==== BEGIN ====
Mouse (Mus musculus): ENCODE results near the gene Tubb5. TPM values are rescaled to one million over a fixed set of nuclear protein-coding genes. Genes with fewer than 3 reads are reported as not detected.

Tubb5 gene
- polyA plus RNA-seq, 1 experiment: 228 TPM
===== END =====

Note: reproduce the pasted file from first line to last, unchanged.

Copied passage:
Mouse (Mus musculus): ENCODE results near the gene Tubb5. TPM values are rescaled to one million over a fixed set of nuclear protein-coding genes. Genes with fewer than 3 reads are reported as not detected.

Tubb5 gene
- polyA plus RNA-seq, 1 experiment: 228 TPM